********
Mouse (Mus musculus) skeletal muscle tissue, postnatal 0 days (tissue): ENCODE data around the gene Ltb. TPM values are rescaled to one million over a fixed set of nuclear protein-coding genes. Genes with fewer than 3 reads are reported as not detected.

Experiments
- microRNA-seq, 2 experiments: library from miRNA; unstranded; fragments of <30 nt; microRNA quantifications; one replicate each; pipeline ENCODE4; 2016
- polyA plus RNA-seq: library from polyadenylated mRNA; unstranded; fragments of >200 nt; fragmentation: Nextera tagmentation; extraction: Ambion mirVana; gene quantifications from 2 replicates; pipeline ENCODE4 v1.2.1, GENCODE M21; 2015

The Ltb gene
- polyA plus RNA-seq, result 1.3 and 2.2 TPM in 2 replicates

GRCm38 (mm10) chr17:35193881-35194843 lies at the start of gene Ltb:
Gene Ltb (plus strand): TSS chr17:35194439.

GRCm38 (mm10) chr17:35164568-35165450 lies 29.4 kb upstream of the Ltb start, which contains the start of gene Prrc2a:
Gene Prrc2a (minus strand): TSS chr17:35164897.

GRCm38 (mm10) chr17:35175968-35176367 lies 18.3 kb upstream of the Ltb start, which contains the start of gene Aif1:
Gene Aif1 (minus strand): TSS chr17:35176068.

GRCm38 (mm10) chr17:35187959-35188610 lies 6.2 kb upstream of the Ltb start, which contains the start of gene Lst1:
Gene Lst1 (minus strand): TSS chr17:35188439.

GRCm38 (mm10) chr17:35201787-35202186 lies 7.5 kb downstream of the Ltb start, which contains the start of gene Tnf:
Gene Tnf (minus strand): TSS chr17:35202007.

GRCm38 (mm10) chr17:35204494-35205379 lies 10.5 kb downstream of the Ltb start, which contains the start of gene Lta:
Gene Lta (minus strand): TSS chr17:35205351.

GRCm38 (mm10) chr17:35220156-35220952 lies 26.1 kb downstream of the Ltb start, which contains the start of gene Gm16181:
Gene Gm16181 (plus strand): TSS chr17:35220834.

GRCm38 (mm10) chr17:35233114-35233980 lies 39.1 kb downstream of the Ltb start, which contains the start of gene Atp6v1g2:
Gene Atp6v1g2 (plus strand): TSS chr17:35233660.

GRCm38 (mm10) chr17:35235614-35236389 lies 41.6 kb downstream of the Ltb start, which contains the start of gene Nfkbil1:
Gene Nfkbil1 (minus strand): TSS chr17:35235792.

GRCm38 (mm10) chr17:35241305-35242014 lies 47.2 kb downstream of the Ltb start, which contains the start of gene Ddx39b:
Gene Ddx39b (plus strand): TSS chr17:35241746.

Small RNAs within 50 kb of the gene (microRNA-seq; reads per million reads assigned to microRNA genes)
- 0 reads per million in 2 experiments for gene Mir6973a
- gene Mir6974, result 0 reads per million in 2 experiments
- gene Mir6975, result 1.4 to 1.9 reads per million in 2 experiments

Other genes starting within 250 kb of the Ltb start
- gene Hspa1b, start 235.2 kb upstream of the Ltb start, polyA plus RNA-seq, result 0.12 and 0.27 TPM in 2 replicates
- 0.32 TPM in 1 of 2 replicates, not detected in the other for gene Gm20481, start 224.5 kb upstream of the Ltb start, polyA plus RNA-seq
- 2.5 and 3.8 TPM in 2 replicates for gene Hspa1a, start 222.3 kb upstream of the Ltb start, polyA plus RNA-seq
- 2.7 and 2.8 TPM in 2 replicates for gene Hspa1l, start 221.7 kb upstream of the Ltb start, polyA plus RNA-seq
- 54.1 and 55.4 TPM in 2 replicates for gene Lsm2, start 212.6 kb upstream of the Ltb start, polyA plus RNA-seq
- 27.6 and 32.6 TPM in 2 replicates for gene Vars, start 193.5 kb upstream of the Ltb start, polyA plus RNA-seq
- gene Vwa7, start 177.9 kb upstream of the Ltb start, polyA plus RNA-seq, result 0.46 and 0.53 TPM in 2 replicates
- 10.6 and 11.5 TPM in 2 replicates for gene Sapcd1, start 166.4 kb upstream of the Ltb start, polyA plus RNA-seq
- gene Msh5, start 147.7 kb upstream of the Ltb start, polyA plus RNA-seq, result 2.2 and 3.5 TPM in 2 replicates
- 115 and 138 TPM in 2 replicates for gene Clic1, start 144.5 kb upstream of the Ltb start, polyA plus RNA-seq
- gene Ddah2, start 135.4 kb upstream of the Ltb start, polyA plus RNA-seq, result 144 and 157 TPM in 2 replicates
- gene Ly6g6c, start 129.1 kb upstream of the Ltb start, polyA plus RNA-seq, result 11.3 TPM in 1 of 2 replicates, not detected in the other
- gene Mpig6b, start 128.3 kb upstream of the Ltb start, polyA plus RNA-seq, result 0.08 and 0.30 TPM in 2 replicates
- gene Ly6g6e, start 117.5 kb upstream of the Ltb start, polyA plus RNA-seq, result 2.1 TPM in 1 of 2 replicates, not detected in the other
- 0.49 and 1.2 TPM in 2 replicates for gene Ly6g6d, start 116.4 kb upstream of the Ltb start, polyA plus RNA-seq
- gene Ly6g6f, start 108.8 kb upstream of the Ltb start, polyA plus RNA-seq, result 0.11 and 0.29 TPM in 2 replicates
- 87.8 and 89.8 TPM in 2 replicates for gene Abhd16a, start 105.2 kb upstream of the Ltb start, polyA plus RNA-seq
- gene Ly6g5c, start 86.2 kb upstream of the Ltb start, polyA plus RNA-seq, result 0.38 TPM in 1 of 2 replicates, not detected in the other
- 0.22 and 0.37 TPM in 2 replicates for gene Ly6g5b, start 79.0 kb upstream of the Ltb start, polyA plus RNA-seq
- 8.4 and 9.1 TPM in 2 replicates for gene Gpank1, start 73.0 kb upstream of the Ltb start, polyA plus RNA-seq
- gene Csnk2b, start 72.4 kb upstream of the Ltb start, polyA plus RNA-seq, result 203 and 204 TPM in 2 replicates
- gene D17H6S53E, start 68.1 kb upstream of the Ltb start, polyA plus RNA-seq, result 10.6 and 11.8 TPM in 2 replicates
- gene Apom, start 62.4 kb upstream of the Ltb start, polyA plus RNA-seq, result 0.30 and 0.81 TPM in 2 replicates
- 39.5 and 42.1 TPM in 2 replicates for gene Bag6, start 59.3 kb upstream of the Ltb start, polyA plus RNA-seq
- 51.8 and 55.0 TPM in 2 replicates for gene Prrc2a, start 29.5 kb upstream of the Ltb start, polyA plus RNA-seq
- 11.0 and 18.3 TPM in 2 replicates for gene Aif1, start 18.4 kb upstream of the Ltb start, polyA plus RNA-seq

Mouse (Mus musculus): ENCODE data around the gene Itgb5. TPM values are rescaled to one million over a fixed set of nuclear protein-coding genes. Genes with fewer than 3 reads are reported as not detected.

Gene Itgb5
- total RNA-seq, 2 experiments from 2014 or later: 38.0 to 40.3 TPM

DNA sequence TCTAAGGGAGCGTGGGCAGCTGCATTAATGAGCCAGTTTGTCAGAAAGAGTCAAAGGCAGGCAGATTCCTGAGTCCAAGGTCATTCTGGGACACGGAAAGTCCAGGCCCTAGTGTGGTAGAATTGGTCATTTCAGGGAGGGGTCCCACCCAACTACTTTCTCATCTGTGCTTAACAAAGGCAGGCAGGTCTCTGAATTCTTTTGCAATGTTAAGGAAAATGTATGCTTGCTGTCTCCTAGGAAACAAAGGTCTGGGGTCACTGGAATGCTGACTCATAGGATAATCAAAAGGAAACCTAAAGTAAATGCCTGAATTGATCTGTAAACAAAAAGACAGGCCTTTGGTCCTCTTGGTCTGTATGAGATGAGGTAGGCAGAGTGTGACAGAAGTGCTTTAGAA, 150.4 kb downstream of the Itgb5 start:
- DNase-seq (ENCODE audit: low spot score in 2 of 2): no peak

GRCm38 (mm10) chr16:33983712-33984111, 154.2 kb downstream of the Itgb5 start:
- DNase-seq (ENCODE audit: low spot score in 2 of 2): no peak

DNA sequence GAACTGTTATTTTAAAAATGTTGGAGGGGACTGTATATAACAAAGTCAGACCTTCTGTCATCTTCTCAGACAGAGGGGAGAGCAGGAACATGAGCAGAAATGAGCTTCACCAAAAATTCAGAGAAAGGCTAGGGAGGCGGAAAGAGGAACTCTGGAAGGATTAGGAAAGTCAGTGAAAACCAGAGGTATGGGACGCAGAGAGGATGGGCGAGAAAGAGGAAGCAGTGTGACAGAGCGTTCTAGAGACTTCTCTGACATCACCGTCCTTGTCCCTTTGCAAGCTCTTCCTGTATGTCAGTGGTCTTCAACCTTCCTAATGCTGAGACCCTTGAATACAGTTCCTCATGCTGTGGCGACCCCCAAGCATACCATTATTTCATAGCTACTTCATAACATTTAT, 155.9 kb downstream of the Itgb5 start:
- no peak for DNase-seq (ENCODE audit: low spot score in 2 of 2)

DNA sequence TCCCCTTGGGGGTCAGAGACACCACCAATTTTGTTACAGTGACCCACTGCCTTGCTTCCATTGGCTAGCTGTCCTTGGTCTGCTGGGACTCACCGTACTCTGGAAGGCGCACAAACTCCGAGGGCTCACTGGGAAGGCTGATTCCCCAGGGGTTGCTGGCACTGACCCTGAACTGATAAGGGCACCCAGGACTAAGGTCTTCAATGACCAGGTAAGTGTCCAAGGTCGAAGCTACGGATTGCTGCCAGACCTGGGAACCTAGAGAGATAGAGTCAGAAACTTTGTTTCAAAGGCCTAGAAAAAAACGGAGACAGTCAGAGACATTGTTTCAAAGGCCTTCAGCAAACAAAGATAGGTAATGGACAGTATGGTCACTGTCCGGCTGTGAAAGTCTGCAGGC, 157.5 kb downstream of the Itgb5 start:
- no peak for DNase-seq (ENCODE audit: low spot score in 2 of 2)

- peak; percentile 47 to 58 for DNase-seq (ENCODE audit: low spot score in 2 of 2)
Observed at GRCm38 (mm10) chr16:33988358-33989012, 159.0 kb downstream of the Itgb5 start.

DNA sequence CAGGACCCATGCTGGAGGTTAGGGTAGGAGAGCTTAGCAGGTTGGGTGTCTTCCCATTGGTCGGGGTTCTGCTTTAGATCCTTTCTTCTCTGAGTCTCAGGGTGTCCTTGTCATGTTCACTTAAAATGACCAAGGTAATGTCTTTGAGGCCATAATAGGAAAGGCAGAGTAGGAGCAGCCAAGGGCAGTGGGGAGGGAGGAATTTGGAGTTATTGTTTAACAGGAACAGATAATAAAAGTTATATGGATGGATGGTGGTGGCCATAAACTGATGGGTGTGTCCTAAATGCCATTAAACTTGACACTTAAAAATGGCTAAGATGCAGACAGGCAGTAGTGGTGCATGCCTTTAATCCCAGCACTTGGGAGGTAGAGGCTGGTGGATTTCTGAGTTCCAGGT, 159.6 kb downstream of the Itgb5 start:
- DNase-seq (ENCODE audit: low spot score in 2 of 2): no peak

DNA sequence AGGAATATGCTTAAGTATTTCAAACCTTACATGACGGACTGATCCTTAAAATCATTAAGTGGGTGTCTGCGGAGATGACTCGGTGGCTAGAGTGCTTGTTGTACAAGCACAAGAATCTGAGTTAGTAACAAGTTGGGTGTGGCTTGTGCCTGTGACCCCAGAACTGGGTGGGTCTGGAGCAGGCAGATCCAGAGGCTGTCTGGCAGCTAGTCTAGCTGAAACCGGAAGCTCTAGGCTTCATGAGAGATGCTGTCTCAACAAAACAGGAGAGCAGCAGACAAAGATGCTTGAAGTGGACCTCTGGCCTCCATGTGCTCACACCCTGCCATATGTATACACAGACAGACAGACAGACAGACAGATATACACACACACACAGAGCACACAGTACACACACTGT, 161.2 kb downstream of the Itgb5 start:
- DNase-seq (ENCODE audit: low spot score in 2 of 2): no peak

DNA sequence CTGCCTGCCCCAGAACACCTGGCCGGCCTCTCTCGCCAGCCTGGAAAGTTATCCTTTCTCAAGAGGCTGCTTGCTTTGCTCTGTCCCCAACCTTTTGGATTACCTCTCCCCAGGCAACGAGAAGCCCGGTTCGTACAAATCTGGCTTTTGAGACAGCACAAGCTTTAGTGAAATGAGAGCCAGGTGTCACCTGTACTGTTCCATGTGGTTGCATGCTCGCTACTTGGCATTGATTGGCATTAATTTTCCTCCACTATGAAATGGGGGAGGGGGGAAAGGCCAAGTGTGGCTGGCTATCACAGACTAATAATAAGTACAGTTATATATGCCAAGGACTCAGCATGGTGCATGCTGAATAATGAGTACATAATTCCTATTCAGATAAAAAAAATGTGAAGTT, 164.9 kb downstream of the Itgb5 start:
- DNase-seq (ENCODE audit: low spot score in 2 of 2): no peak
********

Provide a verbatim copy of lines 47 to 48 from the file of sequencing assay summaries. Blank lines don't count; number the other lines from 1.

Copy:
- gene Ly6g6f, start 108.8 kb upstream of the Ltb start, polyA plus RNA-seq, result 0.11 and 0.29 TPM in 2 replicates
- 87.8 and 89.8 TPM in 2 replicates for gene Abhd16a, start 105.2 kb upstream of the Ltb start, polyA plus RNA-seq